And then comes her unique twist: placing diversity on the same table. She urges companies to seek genuine diversity in their employees, suppliers and customers.

“Within sustainability is diversity,” she explains. “They really go hand in hand. If companies look at how to have an effective diversity program and a sustainable practice, it can serve the company, increase their bottom line, make them more competitive, and contribute to the regional economy.”

Johnson fell in love with nature as a child in the 1970s, growing up in Framingham, Wellesley and Brookline. Annual Arbor Day tree-planting events at school made an impression on her. She loved visiting Garden in the Woods, the wildflower garden and native plant sanctuary in Framingham.

For her and her friends, exploring the outdoors was part of day-to-day play. Knowing local plants such as pink lady’s slipper, a rare kind of orchid, was a given.

“We would run through the woods playing tag, and always call out, ‘Jump over the lady’s slippers!’ ” she says.

This early environmental education led Johnson to pursue Conservation of Resources Studies and Natural Resources Management at the University of California-Berkeley, earning bachelor’s degrees in both areas in 1991.

Crystal Johnson speaks with Edward Dugger III at NISE! headquarters. (Sandra Larson photo)
She had no particular career in mind. She credits her schoolteacher mother and industrial designer father with allowing her to simply study what she loved. They advised at certain points, though. Her mother convinced her to try for an energy analyst job with the City of Berkeley, but she was not at all sure energy was her passion.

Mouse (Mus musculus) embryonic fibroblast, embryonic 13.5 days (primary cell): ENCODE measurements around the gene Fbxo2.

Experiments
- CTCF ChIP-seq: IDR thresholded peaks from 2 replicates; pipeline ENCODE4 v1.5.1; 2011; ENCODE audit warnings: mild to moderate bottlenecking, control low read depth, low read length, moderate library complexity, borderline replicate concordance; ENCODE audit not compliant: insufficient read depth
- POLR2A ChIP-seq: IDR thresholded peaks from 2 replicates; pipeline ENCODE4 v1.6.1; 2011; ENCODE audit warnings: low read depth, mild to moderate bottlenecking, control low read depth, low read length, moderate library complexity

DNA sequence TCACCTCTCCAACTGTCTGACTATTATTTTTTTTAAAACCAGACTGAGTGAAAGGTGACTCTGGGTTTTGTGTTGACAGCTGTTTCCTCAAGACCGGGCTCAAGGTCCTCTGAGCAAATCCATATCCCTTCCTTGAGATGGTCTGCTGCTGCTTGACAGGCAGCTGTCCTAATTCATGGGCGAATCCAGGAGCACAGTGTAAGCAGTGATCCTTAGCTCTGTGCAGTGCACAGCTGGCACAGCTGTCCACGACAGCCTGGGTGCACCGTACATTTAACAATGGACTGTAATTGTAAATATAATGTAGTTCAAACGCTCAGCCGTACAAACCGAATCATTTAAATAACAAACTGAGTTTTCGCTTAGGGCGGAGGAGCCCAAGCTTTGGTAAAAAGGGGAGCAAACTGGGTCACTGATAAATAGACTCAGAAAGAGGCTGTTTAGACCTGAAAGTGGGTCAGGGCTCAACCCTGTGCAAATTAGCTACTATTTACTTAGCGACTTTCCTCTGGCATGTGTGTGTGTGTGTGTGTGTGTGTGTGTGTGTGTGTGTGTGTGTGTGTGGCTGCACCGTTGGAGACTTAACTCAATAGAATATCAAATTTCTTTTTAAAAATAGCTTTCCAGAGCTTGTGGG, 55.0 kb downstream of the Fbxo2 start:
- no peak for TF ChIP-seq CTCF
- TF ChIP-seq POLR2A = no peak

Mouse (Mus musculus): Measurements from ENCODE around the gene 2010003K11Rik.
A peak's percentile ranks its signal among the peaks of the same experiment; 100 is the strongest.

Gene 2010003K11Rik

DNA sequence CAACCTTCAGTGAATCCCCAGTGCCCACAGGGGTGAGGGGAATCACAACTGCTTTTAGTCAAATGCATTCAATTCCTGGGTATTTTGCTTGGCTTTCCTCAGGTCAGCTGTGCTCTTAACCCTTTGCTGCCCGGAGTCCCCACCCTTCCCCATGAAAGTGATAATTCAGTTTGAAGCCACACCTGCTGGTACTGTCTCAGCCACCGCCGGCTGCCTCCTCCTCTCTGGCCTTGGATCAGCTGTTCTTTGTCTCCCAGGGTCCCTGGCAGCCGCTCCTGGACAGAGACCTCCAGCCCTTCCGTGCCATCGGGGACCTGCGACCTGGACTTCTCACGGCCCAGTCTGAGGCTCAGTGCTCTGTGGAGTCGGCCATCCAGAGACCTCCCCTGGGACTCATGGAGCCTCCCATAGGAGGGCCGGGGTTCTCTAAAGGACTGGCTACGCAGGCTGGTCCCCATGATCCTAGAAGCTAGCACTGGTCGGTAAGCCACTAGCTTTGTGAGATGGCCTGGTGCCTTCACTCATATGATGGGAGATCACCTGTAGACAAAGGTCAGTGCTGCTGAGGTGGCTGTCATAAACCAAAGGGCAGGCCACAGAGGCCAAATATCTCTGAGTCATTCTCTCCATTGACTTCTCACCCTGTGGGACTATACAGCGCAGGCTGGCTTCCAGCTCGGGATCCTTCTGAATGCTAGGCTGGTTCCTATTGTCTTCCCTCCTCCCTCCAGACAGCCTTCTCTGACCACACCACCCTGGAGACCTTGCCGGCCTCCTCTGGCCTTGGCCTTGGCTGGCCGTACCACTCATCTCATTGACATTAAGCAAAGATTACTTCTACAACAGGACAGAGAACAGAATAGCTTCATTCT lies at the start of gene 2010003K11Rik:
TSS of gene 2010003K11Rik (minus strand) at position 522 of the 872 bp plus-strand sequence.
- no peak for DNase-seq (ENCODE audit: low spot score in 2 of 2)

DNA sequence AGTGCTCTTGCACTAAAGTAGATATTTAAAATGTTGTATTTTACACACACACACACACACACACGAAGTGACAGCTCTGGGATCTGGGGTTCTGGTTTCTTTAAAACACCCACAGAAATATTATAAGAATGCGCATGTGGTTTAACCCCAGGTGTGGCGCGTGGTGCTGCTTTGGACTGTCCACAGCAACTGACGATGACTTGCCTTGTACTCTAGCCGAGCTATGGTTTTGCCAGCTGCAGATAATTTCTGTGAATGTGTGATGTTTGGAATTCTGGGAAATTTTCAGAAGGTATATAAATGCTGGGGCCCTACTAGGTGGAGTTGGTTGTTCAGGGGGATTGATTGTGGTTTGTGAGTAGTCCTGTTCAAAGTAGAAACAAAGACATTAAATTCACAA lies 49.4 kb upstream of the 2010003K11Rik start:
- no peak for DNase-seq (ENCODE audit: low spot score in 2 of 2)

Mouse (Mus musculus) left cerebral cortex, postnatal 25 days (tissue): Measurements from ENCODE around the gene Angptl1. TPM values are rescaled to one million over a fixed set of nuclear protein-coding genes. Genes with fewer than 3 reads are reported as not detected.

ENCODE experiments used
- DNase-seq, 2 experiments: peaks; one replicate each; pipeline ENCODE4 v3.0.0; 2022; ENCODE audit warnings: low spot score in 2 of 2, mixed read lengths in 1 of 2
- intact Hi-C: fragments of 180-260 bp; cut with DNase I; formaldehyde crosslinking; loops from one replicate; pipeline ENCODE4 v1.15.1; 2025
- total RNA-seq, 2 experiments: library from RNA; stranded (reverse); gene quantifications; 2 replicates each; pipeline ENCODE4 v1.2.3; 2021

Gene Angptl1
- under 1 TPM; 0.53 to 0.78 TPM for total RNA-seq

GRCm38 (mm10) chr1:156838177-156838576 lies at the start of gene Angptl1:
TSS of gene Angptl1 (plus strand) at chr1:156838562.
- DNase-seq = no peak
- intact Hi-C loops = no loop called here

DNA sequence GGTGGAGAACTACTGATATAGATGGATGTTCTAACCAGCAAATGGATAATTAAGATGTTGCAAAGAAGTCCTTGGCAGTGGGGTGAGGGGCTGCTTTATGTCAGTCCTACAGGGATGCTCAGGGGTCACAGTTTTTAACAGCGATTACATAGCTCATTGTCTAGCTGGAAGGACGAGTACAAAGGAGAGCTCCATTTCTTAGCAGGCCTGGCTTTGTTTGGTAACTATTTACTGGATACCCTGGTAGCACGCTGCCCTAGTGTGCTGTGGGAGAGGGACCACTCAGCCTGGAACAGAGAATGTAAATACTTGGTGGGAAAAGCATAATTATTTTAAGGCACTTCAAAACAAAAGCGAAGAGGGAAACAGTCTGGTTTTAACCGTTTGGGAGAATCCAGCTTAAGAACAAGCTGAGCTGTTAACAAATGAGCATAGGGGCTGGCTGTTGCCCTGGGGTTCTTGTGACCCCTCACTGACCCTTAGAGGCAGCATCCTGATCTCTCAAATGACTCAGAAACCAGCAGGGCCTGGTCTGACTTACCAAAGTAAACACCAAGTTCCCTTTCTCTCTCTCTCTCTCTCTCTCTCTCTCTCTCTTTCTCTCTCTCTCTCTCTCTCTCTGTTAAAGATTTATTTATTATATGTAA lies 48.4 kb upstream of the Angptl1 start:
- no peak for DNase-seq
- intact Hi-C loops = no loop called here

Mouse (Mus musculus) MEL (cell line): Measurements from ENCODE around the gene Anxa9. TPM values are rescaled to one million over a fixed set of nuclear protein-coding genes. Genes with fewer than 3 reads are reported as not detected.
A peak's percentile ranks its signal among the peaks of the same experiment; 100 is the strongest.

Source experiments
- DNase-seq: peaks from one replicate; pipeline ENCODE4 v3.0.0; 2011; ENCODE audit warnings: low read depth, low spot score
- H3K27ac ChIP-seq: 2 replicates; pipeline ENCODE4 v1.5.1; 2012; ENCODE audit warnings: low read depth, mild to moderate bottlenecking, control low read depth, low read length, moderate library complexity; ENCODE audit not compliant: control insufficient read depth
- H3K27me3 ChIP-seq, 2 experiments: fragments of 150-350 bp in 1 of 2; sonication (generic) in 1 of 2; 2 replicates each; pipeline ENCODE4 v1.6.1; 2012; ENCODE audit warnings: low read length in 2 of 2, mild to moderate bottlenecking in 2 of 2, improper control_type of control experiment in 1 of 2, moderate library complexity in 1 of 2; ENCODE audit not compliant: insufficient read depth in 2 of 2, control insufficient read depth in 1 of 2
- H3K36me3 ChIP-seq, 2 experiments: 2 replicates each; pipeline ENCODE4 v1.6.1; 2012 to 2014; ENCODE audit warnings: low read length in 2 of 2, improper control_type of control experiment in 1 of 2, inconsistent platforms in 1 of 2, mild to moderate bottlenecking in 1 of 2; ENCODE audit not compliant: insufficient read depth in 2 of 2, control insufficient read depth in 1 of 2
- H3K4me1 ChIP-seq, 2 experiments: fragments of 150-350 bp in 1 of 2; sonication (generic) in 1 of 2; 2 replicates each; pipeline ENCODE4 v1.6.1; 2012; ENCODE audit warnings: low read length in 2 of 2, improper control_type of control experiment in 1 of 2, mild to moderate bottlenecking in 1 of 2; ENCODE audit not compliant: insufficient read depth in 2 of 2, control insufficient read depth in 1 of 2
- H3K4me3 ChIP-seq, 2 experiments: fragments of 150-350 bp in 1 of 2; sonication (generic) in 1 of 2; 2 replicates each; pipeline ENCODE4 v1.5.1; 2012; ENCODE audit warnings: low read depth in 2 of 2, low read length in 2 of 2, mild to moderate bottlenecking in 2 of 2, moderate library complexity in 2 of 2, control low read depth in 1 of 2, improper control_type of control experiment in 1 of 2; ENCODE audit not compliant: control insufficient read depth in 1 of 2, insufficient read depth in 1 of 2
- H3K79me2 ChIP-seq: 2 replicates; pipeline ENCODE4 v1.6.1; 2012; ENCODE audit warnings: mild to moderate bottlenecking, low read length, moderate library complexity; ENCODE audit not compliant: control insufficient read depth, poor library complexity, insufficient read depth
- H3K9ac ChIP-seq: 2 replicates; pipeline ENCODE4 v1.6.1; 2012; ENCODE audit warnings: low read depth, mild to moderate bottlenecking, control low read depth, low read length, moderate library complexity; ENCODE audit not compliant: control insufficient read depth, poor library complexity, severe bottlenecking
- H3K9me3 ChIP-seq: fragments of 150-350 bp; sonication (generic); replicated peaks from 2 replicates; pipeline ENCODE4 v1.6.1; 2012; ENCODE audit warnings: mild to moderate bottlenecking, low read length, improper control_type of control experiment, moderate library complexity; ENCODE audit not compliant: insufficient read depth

“I went because my mother said ‘You have to go to this interview!’ ” she recalls, laughing. “Halfway through the interview, I realized I loved what they were offering. And it really launched me on a career path.”

From that first job, she progressed to environmental planning jobs in private industry and government in Hawaii, Massachusetts and New York. A seven-year tenure at the New York City Department of Environmental Protection added water and wastewater management skills to her resume. At an engineering firm in Hudson, New York she was a planner and a “green marketing liaison,” developing marketing documents for new green technology.

She returned to Massachusetts in 2009 to be near family and raise her young son, Aspen, in the place that has always been home to her.

“I landed in Boston, and thought, what will I do?” she says. “I didn’t want to go back to an environmental planning job. I had a lot of experience on the public and private sides, bringing people together in problem-solving, and I really wanted to combine all that in something with a greater purpose.”

Forming ISES, her own consulting business, was a start.

As she was scouting for opportunities in Boston, she decided to organize a conference around themes of environmental sustainability and business.

“There were phenomenal forums and symposiums happening out there,” Johnson explains, “but they were attracting only their peers. I didn’t want just environmental experts; I wanted to bring all the players together.”